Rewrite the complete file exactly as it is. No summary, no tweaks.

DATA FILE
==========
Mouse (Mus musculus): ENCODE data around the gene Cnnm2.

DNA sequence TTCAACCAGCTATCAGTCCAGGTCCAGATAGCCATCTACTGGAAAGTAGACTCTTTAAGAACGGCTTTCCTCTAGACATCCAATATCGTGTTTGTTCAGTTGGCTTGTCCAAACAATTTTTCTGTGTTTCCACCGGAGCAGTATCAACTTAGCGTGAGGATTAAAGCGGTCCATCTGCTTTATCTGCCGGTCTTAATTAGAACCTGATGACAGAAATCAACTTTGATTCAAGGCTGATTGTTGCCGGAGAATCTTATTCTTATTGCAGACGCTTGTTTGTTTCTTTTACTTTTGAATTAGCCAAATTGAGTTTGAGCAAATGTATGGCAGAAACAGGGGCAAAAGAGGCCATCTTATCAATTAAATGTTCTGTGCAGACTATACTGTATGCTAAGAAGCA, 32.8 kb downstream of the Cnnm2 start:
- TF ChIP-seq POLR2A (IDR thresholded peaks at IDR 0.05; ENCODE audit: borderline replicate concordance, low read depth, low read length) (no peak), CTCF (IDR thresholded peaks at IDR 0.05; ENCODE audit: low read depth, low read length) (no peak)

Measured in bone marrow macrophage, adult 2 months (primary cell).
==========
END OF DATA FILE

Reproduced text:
Mouse (Mus musculus): ENCODE data around the gene Cnnm2.

DNA sequence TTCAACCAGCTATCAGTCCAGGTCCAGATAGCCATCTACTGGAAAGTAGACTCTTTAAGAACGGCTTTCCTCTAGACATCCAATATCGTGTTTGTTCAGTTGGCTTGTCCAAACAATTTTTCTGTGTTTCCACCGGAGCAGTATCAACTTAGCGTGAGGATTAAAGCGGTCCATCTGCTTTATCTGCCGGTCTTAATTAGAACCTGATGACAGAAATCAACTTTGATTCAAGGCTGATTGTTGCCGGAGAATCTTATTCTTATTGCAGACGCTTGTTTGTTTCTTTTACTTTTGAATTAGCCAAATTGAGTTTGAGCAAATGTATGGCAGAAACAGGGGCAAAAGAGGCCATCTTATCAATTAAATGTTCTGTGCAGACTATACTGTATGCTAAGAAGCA, 32.8 kb downstream of the Cnnm2 start:
- TF ChIP-seq POLR2A (IDR thresholded peaks at IDR 0.05; ENCODE audit: borderline replicate concordance, low read depth, low read length) (no peak), CTCF (IDR thresholded peaks at IDR 0.05; ENCODE audit: low read depth, low read length) (no peak)

Measured in bone marrow macrophage, adult 2 months (primary cell).